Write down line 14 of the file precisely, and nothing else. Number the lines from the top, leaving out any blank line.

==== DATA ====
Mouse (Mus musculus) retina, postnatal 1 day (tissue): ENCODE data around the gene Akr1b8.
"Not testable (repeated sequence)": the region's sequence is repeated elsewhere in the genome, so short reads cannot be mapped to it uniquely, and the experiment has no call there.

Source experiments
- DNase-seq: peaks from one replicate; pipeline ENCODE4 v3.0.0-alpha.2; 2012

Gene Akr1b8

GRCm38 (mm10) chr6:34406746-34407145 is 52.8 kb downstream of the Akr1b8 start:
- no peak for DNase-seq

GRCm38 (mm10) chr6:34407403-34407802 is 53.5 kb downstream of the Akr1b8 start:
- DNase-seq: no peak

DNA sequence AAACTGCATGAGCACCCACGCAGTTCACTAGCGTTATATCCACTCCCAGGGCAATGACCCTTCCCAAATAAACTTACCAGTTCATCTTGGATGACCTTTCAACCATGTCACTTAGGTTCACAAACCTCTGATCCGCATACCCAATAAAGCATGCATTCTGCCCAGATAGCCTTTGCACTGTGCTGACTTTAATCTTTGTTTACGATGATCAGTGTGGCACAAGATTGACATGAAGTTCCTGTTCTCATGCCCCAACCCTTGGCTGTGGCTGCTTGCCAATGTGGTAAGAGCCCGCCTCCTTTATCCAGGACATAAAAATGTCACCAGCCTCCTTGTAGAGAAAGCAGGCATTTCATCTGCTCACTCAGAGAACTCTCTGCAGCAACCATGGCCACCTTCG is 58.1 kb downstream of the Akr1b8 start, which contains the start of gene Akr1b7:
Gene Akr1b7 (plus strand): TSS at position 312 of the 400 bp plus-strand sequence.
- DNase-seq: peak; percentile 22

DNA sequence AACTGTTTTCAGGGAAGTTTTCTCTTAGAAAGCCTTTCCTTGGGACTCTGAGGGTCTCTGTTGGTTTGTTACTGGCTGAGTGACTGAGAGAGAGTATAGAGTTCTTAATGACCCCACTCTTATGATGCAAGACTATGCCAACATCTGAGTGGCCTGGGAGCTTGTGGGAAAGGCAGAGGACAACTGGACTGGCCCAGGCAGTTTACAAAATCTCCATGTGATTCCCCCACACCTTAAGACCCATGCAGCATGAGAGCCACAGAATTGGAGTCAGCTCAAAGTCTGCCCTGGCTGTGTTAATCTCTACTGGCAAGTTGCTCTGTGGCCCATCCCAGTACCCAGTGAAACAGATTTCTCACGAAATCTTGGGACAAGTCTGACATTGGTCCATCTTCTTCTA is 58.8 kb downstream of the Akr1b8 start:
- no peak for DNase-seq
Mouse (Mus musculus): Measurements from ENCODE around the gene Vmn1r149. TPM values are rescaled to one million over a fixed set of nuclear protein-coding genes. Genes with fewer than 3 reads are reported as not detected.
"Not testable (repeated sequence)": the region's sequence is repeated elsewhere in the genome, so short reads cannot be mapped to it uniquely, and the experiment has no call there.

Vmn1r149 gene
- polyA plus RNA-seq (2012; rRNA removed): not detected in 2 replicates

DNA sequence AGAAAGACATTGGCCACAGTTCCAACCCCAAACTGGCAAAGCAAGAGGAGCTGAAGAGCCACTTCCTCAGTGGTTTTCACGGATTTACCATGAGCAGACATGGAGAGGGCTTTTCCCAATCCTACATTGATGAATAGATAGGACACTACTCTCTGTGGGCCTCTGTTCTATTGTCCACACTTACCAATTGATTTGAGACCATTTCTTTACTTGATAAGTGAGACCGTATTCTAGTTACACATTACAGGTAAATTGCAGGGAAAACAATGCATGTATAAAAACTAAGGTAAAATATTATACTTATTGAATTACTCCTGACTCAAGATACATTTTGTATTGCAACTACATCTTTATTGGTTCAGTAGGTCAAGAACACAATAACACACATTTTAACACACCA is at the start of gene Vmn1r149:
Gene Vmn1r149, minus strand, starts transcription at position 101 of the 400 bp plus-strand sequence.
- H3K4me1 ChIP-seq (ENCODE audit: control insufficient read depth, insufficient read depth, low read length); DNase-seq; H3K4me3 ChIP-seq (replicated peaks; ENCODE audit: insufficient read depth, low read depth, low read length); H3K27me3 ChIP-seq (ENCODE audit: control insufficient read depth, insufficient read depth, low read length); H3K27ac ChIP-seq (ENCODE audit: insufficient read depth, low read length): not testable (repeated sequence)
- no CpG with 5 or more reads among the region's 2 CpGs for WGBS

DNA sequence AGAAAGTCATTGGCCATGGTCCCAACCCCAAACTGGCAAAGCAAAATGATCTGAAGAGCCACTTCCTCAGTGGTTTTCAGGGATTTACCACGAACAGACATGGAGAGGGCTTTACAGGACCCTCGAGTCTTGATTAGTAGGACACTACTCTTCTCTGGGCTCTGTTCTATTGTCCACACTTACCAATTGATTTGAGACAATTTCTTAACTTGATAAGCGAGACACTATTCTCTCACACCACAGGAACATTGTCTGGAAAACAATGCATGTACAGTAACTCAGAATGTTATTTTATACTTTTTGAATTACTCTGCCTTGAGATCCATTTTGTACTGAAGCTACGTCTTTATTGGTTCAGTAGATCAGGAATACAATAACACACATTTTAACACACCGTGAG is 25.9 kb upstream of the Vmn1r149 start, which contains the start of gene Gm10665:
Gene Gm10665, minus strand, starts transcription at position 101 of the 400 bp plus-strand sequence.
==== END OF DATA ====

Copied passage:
- no peak for DNase-seq